English intent statement:
To deliver an exciting, innovative English curriculum which enables and empowers children’s written and oral communication and creativity.
At Rivington, we recognise the central importance of English, as a subject in its own right, and as the most cohesive area of learning. Gaining and using skills in language not only affects the child’s progress in school, but also has a profound influence upon the course of his or her whole life. We aim to develop pupils’ abilities within an integrated programme of Speaking & Listening, Reading & Writing. Pupils will be given opportunities to develop their use, knowledge and understanding of spoken and written English within a broad and balanced curriculum, with opportunities to consolidate and reinforce taught literacy skills.
How you can support your child in these areas:
- Daily reading at home to an adult will have a large impact on your child’s progress. Discussing texts will deepen children’s comprehension. Having children read aloud to you will also develop their fluency and allow them further opportunity to apply their phonics knowledge.
- Reading challenging texts to your children, as well as encouraging them to read widely, will expose them to high order vocabulary which will improve their writing when applied. Sharing stories, poems; as well as non-fiction texts e.g. newspapers, magazines, information texts will encourage reading widely and promote reading for pleasure and for different purposes. Model using expression.
- Weekly spellings are given out to consolidate the teaching of spellings- helping your child to practise, encouraging the use of the spelling strategies taught.
- Promote writing opportunities at home e.g. letters to relatives, writing stories, writing recounts about trips out, research projects. Encourage your children to check their punctuation and check for sense.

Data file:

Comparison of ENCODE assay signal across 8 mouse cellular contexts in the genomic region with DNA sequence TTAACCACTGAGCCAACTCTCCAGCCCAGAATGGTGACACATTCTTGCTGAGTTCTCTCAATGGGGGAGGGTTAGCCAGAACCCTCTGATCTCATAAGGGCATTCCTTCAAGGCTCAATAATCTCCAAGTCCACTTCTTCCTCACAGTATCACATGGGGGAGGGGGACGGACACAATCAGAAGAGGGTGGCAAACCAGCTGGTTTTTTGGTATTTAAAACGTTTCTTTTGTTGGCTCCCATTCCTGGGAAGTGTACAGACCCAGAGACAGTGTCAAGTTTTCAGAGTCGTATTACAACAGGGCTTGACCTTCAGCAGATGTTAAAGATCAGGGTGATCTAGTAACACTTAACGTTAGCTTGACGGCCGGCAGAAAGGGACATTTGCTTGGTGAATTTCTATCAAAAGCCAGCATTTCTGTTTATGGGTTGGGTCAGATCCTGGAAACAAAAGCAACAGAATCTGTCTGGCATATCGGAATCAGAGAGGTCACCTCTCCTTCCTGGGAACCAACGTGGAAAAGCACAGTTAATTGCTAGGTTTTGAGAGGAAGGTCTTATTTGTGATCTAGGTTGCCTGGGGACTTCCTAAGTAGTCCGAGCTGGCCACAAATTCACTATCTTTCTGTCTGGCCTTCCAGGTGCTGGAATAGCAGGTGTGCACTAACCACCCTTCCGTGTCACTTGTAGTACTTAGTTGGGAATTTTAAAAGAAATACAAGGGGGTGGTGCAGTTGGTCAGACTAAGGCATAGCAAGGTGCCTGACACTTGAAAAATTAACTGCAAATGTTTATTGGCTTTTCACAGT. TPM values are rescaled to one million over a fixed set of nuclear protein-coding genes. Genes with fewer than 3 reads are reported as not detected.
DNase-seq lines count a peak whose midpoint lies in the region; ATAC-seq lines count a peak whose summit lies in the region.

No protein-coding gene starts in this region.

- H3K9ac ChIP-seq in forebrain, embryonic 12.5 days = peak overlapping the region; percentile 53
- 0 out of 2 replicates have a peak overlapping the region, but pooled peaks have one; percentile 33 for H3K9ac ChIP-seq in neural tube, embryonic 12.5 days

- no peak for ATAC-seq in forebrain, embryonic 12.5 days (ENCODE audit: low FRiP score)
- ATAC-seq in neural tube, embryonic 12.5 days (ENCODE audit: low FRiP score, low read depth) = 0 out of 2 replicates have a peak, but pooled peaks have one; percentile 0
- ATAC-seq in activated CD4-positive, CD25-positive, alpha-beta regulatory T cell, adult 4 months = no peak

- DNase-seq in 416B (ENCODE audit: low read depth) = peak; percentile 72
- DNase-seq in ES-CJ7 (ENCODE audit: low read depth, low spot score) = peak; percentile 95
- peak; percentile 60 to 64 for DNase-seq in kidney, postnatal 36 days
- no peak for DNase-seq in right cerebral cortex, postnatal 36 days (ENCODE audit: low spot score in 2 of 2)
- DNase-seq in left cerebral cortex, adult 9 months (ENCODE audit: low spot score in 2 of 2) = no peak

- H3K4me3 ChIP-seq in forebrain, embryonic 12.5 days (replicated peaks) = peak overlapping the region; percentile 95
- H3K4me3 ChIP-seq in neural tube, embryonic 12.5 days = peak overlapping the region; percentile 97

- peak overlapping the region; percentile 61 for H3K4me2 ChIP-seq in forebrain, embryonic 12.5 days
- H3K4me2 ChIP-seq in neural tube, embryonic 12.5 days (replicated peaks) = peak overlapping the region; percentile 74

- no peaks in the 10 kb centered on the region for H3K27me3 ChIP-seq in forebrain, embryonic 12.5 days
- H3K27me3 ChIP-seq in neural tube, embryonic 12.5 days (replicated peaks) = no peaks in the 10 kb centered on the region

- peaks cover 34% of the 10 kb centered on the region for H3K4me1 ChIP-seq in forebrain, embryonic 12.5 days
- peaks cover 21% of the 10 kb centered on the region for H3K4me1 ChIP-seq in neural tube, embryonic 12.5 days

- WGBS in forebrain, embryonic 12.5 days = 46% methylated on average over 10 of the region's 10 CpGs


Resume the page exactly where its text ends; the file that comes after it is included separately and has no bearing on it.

- Ensure home learning tasks are completed with their best effort.
- Encourage correct grammar used when speaking or writing.
- Promote and model being an active and interested listener.
- Attend workshops run in school; read information sent home on how to further support your child.
Phonics is taught every day at Rivington from Nursery to Year 2. It is also taught in KS2 for children who need additional support with reading and writing. We follow the guidelines set out in Letters and Sounds and complement this with the Actiphons Scheme. Children in Year 2 then move onto Support for Spelling.
Nursery – Children begin in Nursery with pre- phonics activities. These come from Letters and Sounds Phase 1 and help to develop their auditory discrimination. They discriminate between different sounds in the environment, in nature and in music. Once they are able to hear sounds in words, they begin phonics activities from Phase 2.
Reception – Children in Reception work through Phase 2 and 3 from Letters and Sounds using the Actiphons songs and actions to support their learning. Through daily Carpet Times, they learn all the sounds that letters make as well as the sounds that combinations of letters make when put together, such as th, ee, ing. These are called digraphs and trigraphs. The structure of the lessons is the same every day. They start with consolidating previous learning, learning new sounds then using what they have learnt by reading and writing words with these sounds.
Year 1 – Phonics activities in Year 1 follow the same structure as in Reception. They begin with Phase 4 Letters and Sounds which consolidates much of Phase 3 and puts the learning into context; children use what they have learnt to read whole texts and write sentences. Phase 5 then works through all the remaining digraphs and trigraphs in the English language. Children are taught to decode words including pseudo words which may have unusual combinations of sounds together. In the Summer Term, they sit the Year 1 Phonics Check.